Emory Law Journal


The doctrine of municipal liability in cases brought under 42 U.S.C. § 1983 has been extensively criticized through widespread agreement that municipal liability claims are difficult for plaintiffs to win. Commentators generally blame stringent doctrinal and pleading standards for plaintiffs’ low rates of success.

This Article reveals another important contributing factor: the poor quality of many pleadings filed on behalf of civil rights plaintiffs. We present original empirical research documenting widespread pleading failures, or omissions of basic doctrinal elements. Our research demonstrates that pleading failures are common: an analysis of the complaint in every case that resulted in a federal appellate decision in 2019 reveals that 56.5% of complaints filed by represented parties failed even to state the elements of any theory of municipal liability, let alone plead those elements sufficient to meet the demanding Iqbal pleading standard.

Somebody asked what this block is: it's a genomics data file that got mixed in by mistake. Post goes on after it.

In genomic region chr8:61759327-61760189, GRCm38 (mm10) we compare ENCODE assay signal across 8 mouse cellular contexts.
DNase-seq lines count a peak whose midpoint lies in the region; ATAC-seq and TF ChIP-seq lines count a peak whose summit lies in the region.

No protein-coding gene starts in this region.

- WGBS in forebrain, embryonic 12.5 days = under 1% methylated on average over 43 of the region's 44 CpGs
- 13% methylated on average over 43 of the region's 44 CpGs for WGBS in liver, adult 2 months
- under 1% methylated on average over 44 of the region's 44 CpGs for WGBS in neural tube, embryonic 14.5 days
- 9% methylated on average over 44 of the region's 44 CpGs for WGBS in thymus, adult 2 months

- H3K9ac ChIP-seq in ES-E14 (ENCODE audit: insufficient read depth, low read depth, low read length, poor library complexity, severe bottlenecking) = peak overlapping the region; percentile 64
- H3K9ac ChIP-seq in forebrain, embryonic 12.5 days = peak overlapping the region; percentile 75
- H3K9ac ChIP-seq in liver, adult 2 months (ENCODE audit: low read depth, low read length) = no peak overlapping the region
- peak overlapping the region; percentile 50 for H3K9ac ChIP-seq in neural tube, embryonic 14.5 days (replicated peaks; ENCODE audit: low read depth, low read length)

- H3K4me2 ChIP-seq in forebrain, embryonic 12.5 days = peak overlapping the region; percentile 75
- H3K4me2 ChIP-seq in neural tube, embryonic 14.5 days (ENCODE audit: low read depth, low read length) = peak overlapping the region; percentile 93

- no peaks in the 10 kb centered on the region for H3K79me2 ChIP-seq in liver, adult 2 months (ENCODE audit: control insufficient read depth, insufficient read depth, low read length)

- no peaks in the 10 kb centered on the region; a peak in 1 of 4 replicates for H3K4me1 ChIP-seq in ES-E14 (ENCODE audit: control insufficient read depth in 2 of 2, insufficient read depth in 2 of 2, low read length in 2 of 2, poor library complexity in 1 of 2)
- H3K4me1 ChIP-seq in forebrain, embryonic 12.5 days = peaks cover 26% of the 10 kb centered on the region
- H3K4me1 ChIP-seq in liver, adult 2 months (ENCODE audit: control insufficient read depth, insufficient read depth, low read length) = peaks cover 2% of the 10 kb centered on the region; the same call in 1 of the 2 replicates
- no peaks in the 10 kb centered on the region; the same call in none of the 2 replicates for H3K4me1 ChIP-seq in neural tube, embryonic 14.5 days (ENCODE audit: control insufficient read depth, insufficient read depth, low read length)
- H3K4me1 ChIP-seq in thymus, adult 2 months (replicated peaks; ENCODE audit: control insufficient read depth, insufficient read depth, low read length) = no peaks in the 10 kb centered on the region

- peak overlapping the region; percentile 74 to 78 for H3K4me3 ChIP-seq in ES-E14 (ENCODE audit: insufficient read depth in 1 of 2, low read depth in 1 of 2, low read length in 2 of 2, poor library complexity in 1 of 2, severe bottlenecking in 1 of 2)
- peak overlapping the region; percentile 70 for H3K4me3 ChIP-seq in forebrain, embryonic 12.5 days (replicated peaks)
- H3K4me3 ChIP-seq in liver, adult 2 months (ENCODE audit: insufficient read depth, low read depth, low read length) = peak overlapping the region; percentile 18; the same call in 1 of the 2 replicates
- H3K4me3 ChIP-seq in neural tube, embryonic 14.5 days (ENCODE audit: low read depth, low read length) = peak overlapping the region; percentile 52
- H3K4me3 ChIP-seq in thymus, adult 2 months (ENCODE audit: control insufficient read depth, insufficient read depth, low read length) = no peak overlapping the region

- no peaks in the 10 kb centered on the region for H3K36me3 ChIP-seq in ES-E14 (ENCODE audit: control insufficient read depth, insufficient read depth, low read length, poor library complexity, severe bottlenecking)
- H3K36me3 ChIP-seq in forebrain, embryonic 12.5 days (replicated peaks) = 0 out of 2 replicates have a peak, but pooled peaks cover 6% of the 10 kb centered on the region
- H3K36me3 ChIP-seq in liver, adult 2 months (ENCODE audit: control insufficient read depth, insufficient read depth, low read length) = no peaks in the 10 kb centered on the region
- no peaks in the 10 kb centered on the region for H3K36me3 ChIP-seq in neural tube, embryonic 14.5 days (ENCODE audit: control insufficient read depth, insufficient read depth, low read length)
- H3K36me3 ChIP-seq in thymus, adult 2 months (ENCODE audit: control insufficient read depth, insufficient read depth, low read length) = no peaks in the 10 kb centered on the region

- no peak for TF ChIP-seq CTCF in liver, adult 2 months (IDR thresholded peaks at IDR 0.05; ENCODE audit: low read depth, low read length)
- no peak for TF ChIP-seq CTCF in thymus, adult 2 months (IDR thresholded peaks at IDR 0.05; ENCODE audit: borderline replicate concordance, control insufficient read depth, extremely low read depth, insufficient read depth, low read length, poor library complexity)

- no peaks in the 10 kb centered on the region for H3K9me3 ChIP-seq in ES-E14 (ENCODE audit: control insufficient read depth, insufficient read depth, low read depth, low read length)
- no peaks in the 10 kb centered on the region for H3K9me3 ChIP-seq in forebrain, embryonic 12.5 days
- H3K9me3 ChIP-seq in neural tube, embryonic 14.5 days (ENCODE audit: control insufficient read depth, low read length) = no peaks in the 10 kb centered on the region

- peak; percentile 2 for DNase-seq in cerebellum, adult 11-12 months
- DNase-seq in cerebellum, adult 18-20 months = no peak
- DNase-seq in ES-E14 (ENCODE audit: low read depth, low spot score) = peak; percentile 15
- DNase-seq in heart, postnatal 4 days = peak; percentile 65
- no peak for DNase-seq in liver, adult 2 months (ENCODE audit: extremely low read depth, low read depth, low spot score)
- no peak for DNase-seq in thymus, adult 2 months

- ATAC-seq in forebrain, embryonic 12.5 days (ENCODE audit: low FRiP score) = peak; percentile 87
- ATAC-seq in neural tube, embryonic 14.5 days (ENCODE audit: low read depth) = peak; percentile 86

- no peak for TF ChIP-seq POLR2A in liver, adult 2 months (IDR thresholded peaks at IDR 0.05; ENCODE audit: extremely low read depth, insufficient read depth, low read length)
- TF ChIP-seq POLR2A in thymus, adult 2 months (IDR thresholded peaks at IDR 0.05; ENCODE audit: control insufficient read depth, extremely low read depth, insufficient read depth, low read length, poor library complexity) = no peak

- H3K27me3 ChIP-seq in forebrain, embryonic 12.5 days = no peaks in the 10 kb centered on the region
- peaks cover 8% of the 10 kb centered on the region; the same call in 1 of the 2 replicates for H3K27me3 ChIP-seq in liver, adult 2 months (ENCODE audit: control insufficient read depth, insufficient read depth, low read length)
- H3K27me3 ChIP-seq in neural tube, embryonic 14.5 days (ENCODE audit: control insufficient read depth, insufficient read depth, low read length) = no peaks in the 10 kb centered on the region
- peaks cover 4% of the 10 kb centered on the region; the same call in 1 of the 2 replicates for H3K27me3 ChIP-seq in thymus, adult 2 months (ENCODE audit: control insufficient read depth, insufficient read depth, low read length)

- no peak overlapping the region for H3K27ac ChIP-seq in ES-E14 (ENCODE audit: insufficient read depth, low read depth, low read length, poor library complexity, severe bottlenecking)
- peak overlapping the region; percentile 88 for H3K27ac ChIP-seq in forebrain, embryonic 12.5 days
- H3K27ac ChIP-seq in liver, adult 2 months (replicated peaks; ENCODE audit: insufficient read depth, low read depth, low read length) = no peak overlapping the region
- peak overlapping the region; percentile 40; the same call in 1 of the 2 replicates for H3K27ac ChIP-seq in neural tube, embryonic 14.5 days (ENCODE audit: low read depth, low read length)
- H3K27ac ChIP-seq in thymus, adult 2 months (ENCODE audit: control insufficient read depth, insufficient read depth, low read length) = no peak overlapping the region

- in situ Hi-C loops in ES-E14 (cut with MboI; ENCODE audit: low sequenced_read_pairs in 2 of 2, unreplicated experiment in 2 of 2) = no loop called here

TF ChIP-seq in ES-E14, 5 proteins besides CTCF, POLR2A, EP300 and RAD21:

The poor quality of civil rights complaints, while troubling, also offers an opportunity. Given that the current Supreme Court is unlikely to revise municipal liability doctrine, advocates would do well to focus efforts on improving the quality of complaints filed on behalf of civil rights plaintiffs. To this end, we identify areas in which complaints are particularly lacking and suggest ways to improve both the overall quality of attorney work product and the environment in which civil rights lawyering takes place.

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